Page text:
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The Cutting Edge
Volume X, Number 4, October 2003
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CONNARACEAE. J. F. Morales (INB). Three genera of this smallish
family are represented in Costa Rica by a total of 12 mostly lianescent spp.,
with six in Rourea, five in Connarus, and one in Cnestidium.
The at least facultatively non-scandent Rourea latifoliolata Standl. & L.
O. Williams is the only sp. indicated as endemic to Costa Rica; however, two spp.
(a Connarus and a Rourea) are provisionally named, and possibly
also endemic. No cultivated or hypothetical spp. are included.
PROTEACEAE. J. F. Morales (INB). This contribution treats four
genera and 11 spp., of which two genera and three spp. (Grevillea banksii
R. Br., G. robusta A. Cunn. ex R. Br., and Macadamia integrifolia
Maiden & Betche) are known only from cultivation. The indigenous component
comprises five spp. of Roupala (two provisionally named) and three of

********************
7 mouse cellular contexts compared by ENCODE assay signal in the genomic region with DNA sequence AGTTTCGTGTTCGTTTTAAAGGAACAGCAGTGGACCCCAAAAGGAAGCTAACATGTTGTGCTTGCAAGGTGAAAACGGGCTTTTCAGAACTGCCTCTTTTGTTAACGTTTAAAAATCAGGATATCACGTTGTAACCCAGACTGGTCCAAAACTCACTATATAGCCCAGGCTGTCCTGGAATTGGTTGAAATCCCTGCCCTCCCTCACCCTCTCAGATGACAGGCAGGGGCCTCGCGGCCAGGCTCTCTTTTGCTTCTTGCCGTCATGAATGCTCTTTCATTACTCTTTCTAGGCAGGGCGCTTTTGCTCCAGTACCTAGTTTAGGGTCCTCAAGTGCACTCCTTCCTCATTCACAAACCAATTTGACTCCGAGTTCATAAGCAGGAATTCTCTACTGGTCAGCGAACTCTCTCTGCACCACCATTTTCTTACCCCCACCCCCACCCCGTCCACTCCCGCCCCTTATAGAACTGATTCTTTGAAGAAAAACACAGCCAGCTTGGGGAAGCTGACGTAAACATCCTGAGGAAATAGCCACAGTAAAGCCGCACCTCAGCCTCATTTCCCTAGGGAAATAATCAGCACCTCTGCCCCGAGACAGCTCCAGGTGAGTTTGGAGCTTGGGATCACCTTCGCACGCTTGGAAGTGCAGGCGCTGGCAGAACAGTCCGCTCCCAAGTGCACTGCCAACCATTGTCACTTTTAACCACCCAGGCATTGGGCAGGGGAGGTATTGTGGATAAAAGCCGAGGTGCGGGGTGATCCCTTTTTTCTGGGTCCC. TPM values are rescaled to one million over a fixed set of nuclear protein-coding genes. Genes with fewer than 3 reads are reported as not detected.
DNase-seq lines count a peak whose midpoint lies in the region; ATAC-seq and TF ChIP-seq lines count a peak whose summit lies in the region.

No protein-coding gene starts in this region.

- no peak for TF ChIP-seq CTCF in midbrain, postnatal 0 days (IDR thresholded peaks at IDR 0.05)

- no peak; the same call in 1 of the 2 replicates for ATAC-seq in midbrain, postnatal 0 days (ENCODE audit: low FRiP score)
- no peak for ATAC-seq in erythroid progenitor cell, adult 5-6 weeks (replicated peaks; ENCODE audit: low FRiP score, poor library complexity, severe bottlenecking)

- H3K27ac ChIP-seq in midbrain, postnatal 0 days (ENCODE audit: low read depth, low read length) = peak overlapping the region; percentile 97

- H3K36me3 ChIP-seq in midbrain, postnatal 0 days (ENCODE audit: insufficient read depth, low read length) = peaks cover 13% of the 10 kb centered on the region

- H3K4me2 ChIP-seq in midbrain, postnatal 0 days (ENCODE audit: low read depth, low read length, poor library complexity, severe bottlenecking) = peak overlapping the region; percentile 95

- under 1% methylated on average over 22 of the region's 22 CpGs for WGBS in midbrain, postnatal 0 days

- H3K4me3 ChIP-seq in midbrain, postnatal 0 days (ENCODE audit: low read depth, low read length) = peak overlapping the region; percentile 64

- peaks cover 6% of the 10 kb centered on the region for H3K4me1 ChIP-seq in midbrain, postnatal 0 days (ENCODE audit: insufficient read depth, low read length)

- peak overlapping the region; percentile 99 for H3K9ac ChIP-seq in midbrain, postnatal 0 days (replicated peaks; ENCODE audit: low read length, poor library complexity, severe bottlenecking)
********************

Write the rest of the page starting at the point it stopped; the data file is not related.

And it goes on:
Panopsis, a total of twice as many native spp. than were accounted for
in William Burger’s 1983 Flora costaricensis treatment (Fieldiana,
Bot. n. s., 13: 8-14). The last-mentioned work included just three spp. of
Roupala and one of Panopsis (and also did not mention
Macadamia). A further difference concerns the name Panopsis
suaveolens (Klotzsch & H. Karst.) Pittier, applied to Costa Rican material
by Burger, but here restricted to a South American entity; in its place, the
name Panopsis costaricensis Standl., listed in synonymy by Burger, is
resurrected, following Edwards & Prance (Kew Bull. 48: 637-662. 1993). Only
the dubiously distinct Roupala loranthoides Meisn. [see The Cutting
Edge 1(4): 4-5, Oct. 1994] is indicated as a Costa Rican endemic, but the two
provisionally named Roupala spp. may also be.
QUIINACEAE. J. F. Morales (INB). This small family,
"optionally" submersible in Ochnaceae [see
The Cutting Edge 10(3): 5-6, Jul. 2003], is represented in Costa Rica by
two of its four genera, but just three spp.: Lacunaria panamensis
(Standl.) Standl., Quiina cruegeriana Griseb. [with Q. colonensis
(D’Arcy) D’Arcy in synonymy], and Q. macrophylla Tul. (with Q.
schippii Standl. in synonymy). None of these is endemic. An aberrant
collection potentially referable to a fourth sp. is included tentatively in
Q. macrophylla. All our spp. are indigenous shrubs or trees of very
wet lowland (< 800 m) forests.